Although Petitioner did not dispute that his thirty-five year sentence falls within the statutory range for the offense, he challenged the sentence as excessive because the court failed to consider mitigating factors. (Pet.'s Direct Appeal Br. at 25-31.) The appellate court concluded otherwise. (Direct Appeal Order at 9.) In support of its conclusion that the trial court did not abuse its discretion in sentencing Petitioner, the appellate court noted that the trial court made its decision after considering the appropriate sentencing factors, including the nature of the offense, Petitioner's expression of remorse, and Petitioner's chances for rehabilitation. ( Id. )

Finally, Petitioner argued that one of his two convictions for first-degree murder must be vacated because both convictions arose out of the death of a single victim. (Pet.'s Direct Appeal Br. at 32.) On this issue, Petitioner prevailed; the state appellate court recognized that "convictions for more than one offense cannot be carved from the same criminal act." Accordingly, the appellate court vacated one of the two first-degree murder convictions (Count 24). (Direct Appeal Order at 9, citing People v. Szabo, 94 Ill.2d 327, 350, 447 N.E.2d 193, 204 (Ill. 1983).) The appellate court affirmed the trial court's judgment of the Circuit Court of Cook County in all other respects.[2] ( Id. )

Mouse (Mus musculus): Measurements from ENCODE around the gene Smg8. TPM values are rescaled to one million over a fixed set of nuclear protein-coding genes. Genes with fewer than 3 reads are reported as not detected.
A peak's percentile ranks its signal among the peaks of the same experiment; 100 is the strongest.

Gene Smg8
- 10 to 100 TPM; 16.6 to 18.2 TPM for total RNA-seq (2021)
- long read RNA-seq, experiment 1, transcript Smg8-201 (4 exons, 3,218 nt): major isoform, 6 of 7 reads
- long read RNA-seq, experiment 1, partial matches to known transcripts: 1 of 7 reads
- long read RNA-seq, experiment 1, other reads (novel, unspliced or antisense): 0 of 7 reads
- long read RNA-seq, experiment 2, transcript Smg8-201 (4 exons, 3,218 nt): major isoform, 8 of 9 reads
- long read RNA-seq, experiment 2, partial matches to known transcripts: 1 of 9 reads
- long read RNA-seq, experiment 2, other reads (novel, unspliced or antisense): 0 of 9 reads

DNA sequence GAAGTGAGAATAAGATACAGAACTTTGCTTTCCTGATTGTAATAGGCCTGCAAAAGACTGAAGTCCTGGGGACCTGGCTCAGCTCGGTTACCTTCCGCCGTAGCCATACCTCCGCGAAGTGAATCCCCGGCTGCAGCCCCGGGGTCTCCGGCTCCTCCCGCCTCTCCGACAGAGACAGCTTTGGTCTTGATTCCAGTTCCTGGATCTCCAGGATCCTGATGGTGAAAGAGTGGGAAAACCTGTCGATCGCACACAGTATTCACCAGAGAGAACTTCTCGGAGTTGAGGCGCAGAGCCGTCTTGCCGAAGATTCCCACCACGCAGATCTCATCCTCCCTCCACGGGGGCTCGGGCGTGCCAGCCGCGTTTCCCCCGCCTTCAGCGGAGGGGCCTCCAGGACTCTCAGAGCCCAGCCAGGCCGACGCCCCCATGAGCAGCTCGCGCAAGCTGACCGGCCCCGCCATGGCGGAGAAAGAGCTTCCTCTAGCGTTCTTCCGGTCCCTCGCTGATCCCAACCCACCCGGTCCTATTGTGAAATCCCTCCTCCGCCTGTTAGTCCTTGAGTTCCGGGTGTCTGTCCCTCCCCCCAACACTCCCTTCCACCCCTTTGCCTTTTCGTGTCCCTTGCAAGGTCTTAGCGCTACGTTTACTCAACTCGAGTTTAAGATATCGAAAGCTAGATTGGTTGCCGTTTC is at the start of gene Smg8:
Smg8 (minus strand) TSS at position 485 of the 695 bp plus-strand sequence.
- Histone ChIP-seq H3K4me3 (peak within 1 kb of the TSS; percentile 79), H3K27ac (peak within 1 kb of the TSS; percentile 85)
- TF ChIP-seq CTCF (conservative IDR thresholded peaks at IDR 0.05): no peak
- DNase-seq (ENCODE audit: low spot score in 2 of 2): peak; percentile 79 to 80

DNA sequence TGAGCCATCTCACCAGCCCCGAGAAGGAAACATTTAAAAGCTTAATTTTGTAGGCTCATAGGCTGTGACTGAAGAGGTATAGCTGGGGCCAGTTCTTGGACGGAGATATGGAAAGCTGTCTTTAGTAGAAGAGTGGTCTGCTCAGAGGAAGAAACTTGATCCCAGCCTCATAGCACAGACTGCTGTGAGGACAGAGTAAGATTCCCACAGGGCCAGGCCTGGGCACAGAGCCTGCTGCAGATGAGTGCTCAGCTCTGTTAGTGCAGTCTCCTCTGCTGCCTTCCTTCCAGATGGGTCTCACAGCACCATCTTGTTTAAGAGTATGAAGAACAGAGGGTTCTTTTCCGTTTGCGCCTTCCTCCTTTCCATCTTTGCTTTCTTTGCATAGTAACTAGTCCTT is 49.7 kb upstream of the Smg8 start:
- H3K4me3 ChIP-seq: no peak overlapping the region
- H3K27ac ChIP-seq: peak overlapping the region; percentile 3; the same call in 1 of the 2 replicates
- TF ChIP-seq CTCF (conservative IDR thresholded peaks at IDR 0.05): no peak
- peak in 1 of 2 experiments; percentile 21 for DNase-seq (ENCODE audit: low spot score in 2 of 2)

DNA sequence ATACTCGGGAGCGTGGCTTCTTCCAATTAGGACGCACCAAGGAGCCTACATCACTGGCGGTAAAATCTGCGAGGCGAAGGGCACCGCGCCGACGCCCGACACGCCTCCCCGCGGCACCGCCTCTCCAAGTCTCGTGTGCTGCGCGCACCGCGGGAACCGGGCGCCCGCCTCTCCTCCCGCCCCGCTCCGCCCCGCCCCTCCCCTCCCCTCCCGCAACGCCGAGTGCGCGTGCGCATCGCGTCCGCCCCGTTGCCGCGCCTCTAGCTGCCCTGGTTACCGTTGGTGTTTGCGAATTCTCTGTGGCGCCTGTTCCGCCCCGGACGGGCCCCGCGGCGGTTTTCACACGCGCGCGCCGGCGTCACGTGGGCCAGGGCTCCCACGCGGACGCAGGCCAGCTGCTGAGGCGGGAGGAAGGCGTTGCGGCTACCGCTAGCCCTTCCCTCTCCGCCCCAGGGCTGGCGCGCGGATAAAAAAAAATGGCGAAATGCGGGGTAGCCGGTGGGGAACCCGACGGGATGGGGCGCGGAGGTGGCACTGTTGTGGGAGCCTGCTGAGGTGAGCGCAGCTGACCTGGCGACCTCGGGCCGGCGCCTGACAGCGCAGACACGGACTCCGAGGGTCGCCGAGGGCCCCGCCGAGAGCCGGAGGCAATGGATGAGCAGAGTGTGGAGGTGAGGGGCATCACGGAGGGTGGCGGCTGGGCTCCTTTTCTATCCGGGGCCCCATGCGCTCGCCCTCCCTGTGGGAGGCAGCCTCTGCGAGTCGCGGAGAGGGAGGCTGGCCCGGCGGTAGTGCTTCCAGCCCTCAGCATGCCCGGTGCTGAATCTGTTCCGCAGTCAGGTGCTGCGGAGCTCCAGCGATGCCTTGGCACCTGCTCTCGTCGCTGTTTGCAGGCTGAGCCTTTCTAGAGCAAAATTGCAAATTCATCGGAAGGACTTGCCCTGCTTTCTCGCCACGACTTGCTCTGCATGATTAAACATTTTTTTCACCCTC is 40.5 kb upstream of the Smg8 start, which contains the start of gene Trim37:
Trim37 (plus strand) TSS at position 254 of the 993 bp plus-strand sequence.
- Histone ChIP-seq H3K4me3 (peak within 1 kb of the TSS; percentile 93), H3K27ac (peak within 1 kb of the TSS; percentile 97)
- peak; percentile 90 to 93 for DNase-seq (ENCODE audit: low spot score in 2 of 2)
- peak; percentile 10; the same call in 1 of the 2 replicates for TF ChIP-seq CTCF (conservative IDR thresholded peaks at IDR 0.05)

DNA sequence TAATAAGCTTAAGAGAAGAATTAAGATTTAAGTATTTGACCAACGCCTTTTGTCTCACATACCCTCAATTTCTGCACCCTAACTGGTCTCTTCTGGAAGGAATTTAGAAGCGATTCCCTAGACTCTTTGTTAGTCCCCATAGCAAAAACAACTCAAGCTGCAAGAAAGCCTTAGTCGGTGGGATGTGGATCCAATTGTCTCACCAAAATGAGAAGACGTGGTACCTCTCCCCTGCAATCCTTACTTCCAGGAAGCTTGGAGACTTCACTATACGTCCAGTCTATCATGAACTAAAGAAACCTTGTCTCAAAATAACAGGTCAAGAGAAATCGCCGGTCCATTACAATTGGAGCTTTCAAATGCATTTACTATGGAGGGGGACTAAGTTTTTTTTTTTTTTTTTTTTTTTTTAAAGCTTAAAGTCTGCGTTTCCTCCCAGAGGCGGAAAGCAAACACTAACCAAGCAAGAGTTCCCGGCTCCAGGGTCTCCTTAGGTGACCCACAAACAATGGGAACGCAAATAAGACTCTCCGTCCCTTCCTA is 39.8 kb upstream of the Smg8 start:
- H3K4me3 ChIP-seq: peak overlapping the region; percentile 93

Petitioner filed a timely petition for leave to appeal ("PLA") to the Supreme Court of Illinois, raising the same claims of prosecutorial misconduct he had presented on direct appeal in the appellate court. (Direct Appeal PLA, Ex. E to St. Ct. R. [17-5], 1-4.) Petitioner also again argued that the trial court abused its discretion by imposing a sentence of thirty-five years in prison. ( Id. at 4-5.) The petition for leave to appeal was denied on November 25, 2009. (Order Denying PLA, People v. Elam, No. 109022 (Ill. 2009), Ex. F to St. Ct. R. [17-6].)

III. Post-Conviction Proceedings